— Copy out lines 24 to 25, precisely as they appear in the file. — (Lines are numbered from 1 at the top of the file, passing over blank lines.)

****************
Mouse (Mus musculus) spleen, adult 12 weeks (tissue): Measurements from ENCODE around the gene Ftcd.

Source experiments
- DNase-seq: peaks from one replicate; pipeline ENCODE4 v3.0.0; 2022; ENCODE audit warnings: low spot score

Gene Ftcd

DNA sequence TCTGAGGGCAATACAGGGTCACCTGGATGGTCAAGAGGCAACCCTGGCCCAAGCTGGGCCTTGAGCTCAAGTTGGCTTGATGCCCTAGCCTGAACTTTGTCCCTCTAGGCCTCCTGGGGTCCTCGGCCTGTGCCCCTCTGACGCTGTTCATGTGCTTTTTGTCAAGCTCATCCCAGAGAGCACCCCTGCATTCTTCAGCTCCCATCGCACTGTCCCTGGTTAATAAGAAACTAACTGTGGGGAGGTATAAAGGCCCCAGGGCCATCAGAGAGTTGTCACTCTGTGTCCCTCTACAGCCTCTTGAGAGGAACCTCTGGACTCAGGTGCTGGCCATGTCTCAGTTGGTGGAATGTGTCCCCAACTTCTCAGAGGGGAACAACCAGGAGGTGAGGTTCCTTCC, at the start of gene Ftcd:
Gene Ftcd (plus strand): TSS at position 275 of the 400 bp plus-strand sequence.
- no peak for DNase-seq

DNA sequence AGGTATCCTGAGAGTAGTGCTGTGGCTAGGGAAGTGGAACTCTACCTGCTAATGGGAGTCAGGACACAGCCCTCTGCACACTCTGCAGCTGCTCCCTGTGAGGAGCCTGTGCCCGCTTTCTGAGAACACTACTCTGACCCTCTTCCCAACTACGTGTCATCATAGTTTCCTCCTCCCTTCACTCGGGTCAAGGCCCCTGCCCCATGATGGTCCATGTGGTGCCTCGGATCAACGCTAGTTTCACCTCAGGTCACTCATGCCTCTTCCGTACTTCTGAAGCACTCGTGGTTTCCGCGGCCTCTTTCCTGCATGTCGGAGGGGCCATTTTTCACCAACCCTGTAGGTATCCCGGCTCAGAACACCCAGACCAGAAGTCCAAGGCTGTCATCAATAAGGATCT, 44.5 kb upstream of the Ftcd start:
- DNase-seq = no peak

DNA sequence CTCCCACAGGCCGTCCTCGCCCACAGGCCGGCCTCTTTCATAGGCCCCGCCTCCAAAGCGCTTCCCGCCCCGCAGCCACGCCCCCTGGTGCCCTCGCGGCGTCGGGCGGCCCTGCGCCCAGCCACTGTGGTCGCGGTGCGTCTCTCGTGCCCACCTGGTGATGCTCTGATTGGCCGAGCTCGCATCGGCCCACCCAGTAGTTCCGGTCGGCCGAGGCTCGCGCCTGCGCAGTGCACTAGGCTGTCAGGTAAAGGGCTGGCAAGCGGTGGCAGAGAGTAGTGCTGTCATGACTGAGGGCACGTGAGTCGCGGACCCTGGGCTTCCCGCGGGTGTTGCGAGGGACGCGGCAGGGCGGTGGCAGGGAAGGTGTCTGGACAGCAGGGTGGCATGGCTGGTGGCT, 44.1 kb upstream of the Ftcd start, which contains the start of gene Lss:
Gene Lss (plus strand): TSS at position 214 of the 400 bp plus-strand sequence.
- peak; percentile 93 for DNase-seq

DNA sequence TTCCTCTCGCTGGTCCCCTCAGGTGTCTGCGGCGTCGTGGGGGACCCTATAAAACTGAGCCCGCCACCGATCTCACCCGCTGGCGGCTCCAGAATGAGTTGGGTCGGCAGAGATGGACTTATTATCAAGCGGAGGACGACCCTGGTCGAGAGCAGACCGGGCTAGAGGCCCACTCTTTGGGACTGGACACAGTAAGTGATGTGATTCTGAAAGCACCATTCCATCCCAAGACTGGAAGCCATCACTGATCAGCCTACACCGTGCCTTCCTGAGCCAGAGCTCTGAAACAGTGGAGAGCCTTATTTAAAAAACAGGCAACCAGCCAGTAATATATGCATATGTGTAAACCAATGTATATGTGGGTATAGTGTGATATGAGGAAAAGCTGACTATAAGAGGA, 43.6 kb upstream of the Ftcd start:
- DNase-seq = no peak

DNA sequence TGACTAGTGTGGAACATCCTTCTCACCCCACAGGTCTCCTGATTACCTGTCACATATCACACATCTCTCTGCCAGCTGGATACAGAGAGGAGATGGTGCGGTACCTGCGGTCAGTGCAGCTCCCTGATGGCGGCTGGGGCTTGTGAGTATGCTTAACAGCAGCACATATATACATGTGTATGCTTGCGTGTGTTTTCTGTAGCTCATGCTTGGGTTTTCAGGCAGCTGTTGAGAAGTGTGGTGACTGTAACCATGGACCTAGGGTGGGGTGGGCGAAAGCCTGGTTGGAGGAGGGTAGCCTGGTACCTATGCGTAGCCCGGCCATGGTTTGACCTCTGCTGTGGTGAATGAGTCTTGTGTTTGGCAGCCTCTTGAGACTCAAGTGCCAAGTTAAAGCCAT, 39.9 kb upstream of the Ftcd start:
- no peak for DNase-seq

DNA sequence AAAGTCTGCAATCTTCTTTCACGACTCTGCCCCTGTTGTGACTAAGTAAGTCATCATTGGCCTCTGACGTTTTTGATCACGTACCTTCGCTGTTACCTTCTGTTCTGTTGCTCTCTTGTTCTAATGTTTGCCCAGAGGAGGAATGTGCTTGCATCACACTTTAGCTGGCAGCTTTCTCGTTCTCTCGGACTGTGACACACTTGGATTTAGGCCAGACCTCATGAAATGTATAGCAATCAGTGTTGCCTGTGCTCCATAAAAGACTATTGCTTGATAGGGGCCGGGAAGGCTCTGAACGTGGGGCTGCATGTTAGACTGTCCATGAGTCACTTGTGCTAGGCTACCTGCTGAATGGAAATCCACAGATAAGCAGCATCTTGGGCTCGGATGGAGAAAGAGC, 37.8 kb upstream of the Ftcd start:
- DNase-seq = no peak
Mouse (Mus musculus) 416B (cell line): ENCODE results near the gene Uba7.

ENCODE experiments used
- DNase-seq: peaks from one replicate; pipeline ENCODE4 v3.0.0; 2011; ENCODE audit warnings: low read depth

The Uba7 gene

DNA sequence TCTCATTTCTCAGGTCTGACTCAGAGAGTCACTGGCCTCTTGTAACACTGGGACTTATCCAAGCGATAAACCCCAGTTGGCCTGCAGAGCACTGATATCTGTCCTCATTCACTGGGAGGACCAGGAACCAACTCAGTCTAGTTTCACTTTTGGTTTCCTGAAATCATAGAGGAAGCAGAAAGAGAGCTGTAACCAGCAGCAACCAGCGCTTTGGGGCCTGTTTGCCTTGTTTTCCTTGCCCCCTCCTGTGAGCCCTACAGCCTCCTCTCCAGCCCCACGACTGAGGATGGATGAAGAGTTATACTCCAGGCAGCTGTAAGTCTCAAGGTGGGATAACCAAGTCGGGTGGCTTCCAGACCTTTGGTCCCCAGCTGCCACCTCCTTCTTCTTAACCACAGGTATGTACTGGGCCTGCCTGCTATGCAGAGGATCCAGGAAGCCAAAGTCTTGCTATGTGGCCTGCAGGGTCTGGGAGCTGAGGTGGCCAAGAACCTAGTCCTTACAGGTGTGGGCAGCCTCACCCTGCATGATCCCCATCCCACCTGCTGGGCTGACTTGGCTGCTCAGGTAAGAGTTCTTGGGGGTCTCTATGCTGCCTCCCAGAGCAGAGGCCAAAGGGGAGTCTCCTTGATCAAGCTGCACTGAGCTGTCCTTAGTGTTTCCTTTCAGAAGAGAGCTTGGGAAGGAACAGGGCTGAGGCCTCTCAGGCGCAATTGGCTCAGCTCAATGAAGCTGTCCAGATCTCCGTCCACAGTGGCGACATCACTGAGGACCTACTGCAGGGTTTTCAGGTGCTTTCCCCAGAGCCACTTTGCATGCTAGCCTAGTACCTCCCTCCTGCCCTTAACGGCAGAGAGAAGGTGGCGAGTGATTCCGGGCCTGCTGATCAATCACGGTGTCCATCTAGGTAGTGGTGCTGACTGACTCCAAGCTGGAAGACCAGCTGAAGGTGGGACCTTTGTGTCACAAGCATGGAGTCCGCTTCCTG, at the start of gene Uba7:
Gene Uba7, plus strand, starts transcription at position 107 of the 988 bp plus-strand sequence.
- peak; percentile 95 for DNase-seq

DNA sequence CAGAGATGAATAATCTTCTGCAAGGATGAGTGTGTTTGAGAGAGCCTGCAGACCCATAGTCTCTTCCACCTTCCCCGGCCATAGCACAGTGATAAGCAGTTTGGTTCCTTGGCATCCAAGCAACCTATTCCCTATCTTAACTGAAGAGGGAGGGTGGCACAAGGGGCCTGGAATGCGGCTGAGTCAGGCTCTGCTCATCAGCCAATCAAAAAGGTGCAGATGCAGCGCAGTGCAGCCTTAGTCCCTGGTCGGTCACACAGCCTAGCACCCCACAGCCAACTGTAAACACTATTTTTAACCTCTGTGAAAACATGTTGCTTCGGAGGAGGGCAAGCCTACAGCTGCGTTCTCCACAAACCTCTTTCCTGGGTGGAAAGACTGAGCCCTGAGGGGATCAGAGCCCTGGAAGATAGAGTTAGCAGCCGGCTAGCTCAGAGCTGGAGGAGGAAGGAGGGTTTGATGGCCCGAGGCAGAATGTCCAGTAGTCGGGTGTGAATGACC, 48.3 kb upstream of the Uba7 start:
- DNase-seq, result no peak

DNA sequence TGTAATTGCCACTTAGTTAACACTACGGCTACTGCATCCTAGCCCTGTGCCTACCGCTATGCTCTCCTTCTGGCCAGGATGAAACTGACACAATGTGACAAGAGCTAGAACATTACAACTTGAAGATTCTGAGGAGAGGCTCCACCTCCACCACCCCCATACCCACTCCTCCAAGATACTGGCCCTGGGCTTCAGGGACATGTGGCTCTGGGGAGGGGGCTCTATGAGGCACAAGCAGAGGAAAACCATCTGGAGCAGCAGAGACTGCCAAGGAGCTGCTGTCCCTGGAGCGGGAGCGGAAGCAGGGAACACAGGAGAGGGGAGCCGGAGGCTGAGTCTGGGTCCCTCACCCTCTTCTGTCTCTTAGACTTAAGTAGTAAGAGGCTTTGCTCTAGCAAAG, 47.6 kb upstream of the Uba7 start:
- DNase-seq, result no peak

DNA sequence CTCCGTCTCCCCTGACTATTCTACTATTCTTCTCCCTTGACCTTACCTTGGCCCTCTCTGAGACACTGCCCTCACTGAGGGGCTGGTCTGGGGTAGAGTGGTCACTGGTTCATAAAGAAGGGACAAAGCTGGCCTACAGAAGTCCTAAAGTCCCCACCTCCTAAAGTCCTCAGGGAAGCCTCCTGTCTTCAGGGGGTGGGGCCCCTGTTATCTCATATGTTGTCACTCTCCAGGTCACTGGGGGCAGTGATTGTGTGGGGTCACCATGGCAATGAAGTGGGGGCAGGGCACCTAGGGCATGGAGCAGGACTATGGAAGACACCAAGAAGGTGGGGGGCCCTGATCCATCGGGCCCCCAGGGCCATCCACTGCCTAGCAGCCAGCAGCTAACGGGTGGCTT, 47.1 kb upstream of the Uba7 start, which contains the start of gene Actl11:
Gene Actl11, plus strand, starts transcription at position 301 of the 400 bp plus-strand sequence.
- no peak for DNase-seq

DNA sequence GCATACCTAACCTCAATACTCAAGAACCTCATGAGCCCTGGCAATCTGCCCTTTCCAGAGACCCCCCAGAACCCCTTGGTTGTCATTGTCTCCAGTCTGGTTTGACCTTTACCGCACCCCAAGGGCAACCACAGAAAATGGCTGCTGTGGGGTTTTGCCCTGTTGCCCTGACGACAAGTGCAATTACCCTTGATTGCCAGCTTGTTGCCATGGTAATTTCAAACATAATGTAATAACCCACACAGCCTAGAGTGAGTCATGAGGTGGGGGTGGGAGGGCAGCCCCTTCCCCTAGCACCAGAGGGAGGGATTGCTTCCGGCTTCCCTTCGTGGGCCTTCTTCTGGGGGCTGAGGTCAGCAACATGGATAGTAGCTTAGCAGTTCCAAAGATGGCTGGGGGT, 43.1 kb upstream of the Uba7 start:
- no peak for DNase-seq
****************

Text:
Gene Uba7, plus strand, starts transcription at position 107 of the 988 bp plus-strand sequence.
- peak; percentile 95 for DNase-seq